Distorted lessons

Print edition : August 22, 2014

Dina Nath Batra at his office in New Delhi on July 29. Photo: Rajeev Bhatt

If some textbooks published recently by the Gujarat government are any indication, right-wing ideologues and activists have started the saffronisation of education in earnest.

Professors profess, or preach, while the acharya practises. The former is a legacy of the British. So quit such pretentions and use acharya.

—Page 40, Shikshan Nu Bharatiyakaran

King Dilip was unable to have children. He went to Guru Vashisht’s ashram where he was advised to worship and look after cows if he wanted his lineage to go forward. One day when the King saw a lion about to attack a cow, he stopped the lion and said “eat me first and spare the cow”. The King’s commitment paid off, for soon after several children were born to him.

—Page 39, Prernadeep-3

When a very strong Negro tried to open the door of an aircraft which was flying thousands of feet above sea level, an Indian grabbed him and tied him up like a buffalo thereby saving the lives of hundreds of Indians. The plane eventually landed safely in Chicago. The Negro was a serious criminal and the brave Indian an employee of Air India.

—Story on Brave Gurudev Singh, Page 3, Prernadeep-2

What we know today as the motorcar existed during the Vedic period. It was called anashva rath. Usually a rath (chariot) is pulled by horses but an anashva rath means the one that runs without horses or yantra-rath, what is today a motorcar. The Rig Veda refers to this….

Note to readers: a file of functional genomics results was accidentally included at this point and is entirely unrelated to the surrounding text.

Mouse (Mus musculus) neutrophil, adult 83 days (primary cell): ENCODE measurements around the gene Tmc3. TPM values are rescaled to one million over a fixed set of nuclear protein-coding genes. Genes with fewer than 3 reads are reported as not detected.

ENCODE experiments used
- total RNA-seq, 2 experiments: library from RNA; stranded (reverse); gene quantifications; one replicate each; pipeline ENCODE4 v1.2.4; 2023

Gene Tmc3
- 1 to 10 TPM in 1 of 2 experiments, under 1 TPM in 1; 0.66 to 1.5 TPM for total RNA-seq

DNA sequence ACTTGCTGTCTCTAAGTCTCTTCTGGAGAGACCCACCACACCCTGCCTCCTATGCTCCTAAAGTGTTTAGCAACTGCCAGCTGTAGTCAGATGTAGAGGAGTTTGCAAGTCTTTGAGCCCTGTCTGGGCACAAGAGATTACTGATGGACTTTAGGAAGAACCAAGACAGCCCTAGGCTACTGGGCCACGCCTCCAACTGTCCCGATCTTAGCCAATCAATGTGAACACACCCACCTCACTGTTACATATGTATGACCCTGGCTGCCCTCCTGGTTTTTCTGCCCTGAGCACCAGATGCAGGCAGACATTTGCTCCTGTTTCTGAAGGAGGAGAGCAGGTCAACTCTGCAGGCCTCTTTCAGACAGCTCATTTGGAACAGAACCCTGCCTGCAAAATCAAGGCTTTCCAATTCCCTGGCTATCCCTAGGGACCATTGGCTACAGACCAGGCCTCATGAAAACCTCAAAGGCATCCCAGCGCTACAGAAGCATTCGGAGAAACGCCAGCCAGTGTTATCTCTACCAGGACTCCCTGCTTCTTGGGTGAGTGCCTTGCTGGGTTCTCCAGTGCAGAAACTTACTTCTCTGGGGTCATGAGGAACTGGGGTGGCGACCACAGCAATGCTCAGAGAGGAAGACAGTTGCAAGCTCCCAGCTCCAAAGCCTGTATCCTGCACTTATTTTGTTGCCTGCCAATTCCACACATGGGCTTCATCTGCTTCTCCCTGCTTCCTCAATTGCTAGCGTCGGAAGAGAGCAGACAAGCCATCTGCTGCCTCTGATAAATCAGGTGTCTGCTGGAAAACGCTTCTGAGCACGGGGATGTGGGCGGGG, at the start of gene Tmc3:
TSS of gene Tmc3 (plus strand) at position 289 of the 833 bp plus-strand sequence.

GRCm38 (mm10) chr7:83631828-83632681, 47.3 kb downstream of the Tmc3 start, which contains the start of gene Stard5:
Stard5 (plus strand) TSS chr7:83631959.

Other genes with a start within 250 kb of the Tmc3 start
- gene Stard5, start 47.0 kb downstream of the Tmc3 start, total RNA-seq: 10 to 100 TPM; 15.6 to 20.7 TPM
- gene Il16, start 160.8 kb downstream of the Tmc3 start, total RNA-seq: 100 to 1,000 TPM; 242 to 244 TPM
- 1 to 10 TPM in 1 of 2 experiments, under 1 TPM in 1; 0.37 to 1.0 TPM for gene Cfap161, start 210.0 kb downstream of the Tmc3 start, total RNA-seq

—Page 60, Tejoymay Bharat

Educationin India is neither Indian nor a real education. Education has nothing to do with this country’s land. It is a result of mischief with words by Marx and Macaulay that today’s young generation have become aimless, arrogant and stubborn.

—Shikshan Nu Bharatiyakaran

THESE are just a few samples taken from a set of textbooks on Indian culture published recently by the Gujarat government.

While cow worship, the importance of the swastika, lessons from sages and seers, and the roles of demons and deities are very much a part of Indian folklore, the disturbing aspect is that the stories in these textbooks have been twisted to suit a particular agenda. As if that is not enough, the chapters are filled with politically incorrect and offensive words, racist comments, absurd anecdotes and false theories.

Nine books on the importance of Bharatiya Sanskriti (Indian culture) and the “Hindu” code of conduct have been prescribed by the Gujarat government as supplementary reading for primary and secondary schools and will be distributed to about 40,000 schools across the State. Of these, eight are written by Dina Nath Batra, a long-time Rashtriya Swayamsewak Sangh (RSS) activist who heads the Shiksha Bachao Andolan Samiti.

Batra is perhaps better known for his book-policing and campaigns to remove so-called non-nationalistic words and passages from school textbooks. Earlier this year, Batra managed to get Penguin India to pulp well-known author Wendy Doniger’s book The Hindus: An Alternative History because he and his band of protesters felt it insulted the Hindu religion.

Reactions to the textbooks have been extreme, with the right wing claiming nothing is wrong and the liberal voice saying everything is wrong. Yet the blatant distribution of these books has shown that saffronisation has reared its ugly head again. It also exposes the unfortunate sectarian views of a group of people who time and again get away with a form of fundamentalism that is becoming increasingly dangerous.

State government officials are not clear about the exact purpose of the book distribution. “We just have orders to publish and distribute. It is not part of the curriculum but for use in the libraries,” said an officer.